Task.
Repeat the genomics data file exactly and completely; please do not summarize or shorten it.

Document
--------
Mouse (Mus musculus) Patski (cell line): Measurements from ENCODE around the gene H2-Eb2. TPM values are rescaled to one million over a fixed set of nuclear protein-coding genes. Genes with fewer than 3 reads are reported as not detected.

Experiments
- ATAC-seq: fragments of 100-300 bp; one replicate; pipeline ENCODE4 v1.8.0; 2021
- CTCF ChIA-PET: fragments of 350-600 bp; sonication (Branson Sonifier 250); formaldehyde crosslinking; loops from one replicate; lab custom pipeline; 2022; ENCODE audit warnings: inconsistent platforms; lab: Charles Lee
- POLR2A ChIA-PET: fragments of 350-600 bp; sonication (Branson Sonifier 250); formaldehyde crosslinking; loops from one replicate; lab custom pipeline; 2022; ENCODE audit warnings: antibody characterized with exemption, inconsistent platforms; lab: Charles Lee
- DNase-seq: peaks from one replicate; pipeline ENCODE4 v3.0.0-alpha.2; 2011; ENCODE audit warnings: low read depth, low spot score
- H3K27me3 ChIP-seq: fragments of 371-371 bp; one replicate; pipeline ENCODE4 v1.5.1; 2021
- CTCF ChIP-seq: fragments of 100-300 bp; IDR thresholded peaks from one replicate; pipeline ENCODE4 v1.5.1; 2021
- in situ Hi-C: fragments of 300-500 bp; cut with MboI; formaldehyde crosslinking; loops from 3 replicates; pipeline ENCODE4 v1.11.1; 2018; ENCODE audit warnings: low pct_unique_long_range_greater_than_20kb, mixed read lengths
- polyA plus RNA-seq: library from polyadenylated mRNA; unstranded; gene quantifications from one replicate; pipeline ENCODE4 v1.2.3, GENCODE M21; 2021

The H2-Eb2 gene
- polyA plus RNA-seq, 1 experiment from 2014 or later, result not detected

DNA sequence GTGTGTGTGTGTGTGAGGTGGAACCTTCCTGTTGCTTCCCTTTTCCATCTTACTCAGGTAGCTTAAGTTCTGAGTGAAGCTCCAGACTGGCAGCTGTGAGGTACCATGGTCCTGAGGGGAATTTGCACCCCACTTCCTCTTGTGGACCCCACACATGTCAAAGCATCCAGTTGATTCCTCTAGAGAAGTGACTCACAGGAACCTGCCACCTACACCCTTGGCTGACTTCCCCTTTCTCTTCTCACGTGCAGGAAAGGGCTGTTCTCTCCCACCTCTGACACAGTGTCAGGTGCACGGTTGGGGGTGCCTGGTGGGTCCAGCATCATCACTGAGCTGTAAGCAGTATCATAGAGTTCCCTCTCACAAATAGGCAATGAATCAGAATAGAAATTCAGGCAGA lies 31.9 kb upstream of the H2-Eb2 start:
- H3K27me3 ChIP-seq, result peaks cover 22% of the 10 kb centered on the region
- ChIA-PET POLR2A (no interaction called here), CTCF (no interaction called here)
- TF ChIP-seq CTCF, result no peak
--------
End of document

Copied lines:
Mouse (Mus musculus) Patski (cell line): Measurements from ENCODE around the gene H2-Eb2. TPM values are rescaled to one million over a fixed set of nuclear protein-coding genes. Genes with fewer than 3 reads are reported as not detected.

Experiments
- ATAC-seq: fragments of 100-300 bp; one replicate; pipeline ENCODE4 v1.8.0; 2021
- CTCF ChIA-PET: fragments of 350-600 bp; sonication (Branson Sonifier 250); formaldehyde crosslinking; loops from one replicate; lab custom pipeline; 2022; ENCODE audit warnings: inconsistent platforms; lab: Charles Lee
- POLR2A ChIA-PET: fragments of 350-600 bp; sonication (Branson Sonifier 250); formaldehyde crosslinking; loops from one replicate; lab custom pipeline; 2022; ENCODE audit warnings: antibody characterized with exemption, inconsistent platforms; lab: Charles Lee
- DNase-seq: peaks from one replicate; pipeline ENCODE4 v3.0.0-alpha.2; 2011; ENCODE audit warnings: low read depth, low spot score
- H3K27me3 ChIP-seq: fragments of 371-371 bp; one replicate; pipeline ENCODE4 v1.5.1; 2021
- CTCF ChIP-seq: fragments of 100-300 bp; IDR thresholded peaks from one replicate; pipeline ENCODE4 v1.5.1; 2021
- in situ Hi-C: fragments of 300-500 bp; cut with MboI; formaldehyde crosslinking; loops from 3 replicates; pipeline ENCODE4 v1.11.1; 2018; ENCODE audit warnings: low pct_unique_long_range_greater_than_20kb, mixed read lengths
- polyA plus RNA-seq: library from polyadenylated mRNA; unstranded; gene quantifications from one replicate; pipeline ENCODE4 v1.2.3, GENCODE M21; 2021

The H2-Eb2 gene
- polyA plus RNA-seq, 1 experiment from 2014 or later, result not detected

DNA sequence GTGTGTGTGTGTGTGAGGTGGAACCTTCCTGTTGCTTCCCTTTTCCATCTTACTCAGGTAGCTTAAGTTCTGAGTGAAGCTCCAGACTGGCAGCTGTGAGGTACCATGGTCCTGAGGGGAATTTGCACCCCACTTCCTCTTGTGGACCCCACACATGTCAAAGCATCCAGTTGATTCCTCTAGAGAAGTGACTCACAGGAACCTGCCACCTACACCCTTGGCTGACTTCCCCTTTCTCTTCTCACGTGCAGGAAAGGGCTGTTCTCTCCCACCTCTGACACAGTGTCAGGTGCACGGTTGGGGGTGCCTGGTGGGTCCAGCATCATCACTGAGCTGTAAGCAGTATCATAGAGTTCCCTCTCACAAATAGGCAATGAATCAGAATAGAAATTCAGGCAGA lies 31.9 kb upstream of the H2-Eb2 start:
- H3K27me3 ChIP-seq, result peaks cover 22% of the 10 kb centered on the region
- ChIA-PET POLR2A (no interaction called here), CTCF (no interaction called here)
- TF ChIP-seq CTCF, result no peak